- Among women with postmenopausal insomnia, both cognitive behavioral therapy for insomnia (CBTI) and sleep restriction therapy (SRT) were superior to standard sleep hygiene education (SHE) for improving fatigue, energy, sleepiness, and work performance.
- CBTI was also superior for improving emotional health.
Why this matters
- Almost half of postmenopausal women report sleeping difficulties.
- At 6 months, compared with the SHE control, SRT and especially CBTI yielded greater improvements in:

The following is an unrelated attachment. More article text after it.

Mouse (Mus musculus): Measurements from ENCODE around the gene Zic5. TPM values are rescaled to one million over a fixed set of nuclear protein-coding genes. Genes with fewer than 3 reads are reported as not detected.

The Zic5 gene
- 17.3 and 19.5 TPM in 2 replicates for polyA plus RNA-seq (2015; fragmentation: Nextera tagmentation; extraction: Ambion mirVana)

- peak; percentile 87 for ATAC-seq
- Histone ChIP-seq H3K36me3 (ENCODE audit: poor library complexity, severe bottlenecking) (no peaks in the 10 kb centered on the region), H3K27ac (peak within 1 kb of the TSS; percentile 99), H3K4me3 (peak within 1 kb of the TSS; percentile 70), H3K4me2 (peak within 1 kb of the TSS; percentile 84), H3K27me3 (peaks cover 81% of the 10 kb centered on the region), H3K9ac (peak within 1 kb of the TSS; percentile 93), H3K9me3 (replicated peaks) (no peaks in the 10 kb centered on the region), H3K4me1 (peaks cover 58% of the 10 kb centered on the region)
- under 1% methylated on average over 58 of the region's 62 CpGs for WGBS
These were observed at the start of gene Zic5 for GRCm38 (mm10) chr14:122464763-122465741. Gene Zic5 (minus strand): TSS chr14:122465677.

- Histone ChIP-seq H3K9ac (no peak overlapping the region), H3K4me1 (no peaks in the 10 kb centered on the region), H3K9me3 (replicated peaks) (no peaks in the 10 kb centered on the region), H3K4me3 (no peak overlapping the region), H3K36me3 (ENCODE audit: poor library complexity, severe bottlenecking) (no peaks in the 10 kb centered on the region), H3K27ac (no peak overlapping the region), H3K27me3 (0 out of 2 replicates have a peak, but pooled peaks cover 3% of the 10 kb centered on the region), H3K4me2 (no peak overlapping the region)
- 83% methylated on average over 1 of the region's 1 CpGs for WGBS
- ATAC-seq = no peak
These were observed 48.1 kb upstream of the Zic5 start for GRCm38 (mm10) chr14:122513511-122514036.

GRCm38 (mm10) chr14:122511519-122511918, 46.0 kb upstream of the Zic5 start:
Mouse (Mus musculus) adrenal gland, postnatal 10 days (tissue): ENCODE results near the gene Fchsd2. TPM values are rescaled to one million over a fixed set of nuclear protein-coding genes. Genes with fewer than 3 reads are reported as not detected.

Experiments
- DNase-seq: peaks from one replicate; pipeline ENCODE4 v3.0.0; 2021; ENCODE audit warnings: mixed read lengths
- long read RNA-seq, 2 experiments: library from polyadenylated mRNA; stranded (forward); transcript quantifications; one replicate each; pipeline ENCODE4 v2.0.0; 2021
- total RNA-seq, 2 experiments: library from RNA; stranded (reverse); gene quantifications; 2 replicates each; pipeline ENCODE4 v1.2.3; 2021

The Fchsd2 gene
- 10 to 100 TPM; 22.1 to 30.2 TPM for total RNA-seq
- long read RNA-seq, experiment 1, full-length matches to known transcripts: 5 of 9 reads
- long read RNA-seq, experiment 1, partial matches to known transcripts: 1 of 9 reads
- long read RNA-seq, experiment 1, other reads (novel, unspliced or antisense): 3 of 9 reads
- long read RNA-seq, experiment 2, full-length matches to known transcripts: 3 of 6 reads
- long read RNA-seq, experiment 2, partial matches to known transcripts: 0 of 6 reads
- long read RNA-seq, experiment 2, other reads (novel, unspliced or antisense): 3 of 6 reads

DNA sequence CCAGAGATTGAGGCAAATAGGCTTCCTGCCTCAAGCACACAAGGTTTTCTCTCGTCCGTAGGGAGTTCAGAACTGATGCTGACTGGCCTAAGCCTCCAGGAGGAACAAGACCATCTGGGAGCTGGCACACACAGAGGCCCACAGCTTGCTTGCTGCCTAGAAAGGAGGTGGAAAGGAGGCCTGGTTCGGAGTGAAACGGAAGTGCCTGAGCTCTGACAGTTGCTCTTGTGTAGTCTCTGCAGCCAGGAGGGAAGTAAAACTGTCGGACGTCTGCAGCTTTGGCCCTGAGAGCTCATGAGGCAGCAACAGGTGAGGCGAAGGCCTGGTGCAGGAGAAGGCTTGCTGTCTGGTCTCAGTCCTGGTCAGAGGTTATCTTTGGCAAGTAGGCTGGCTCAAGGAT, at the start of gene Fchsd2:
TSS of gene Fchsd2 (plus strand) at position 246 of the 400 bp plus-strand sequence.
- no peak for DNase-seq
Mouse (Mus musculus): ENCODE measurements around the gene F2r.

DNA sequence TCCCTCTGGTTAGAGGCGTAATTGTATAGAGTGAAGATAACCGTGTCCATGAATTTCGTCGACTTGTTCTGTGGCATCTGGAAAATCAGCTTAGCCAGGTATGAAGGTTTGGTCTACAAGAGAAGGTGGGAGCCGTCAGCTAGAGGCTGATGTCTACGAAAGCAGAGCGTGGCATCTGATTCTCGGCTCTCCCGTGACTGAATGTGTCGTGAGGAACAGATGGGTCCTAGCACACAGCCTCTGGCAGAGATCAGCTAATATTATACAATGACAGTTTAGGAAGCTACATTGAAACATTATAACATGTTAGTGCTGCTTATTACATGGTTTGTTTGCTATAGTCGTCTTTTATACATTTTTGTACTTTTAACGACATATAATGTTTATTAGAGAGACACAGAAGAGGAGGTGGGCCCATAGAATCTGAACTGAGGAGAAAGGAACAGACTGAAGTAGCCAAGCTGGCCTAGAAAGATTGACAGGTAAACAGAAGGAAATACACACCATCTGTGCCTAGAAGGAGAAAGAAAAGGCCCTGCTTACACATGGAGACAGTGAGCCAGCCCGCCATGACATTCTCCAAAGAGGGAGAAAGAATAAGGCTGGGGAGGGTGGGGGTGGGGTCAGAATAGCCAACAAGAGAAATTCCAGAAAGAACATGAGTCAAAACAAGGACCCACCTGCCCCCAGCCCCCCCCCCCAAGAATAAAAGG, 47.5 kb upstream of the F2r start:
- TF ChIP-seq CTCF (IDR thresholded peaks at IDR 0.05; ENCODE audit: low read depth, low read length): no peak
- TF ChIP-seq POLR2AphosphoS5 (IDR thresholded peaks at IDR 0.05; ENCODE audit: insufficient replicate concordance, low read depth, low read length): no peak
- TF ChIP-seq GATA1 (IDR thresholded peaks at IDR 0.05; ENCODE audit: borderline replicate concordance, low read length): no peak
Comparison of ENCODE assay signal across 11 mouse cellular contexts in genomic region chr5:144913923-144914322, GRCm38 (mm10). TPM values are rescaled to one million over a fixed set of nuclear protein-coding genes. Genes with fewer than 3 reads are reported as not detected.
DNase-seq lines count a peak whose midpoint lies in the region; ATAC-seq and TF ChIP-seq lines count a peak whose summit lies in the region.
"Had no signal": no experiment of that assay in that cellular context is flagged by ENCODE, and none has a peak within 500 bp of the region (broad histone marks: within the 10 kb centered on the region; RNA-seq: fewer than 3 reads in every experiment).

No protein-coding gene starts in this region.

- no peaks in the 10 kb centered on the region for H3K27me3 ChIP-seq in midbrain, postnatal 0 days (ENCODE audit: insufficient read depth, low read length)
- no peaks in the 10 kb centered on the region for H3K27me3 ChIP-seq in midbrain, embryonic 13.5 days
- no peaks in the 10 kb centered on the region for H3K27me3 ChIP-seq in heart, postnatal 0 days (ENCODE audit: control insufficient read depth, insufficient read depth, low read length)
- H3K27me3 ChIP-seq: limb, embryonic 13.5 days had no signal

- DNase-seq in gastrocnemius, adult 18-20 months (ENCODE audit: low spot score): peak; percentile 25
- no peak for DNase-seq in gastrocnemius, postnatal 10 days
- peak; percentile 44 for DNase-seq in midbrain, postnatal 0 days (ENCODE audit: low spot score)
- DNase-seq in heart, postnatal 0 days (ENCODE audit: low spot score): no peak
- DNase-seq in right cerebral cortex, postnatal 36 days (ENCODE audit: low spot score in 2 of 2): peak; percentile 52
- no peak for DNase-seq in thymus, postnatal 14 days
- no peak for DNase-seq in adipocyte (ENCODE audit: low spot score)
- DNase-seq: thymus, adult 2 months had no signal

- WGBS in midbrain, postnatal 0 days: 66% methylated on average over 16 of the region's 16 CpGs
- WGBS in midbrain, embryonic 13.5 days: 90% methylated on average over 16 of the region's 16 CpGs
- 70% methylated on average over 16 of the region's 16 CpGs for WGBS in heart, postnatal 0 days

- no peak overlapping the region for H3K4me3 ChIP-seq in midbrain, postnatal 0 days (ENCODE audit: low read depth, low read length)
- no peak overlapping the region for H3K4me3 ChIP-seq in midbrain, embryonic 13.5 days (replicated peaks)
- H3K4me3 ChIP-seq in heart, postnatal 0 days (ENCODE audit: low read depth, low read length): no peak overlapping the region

- Fatigue Severity Scale scores (–0.69, –3.13, –5.35; P<.01>
- Energy scores on the Short Form-36 (1.27, 4.57, 5.92; P<.01>
- Diary-based sleepiness (–1.54, –5.40, –6.10; P<.01>
- Work performance (work time impaired; –1.10, –3.92, –4.01; P=.02).
- Single-center randomized controlled trial among 150 postmenopausal women with perimenopausal-/postmenopausal-onset or exacerbation of chronic insomnia.
- SHE (control).
- SRT for 4 weeks.
- CBTI for 6 weeks.
- Main outcomes: fatigue, daytime function, work performance, emotional health.
- Funding: National Institute of Nursing Research.
- Long-term benefits unknown.
- Mode of delivery of interventions varied.
- Unknown generalizability.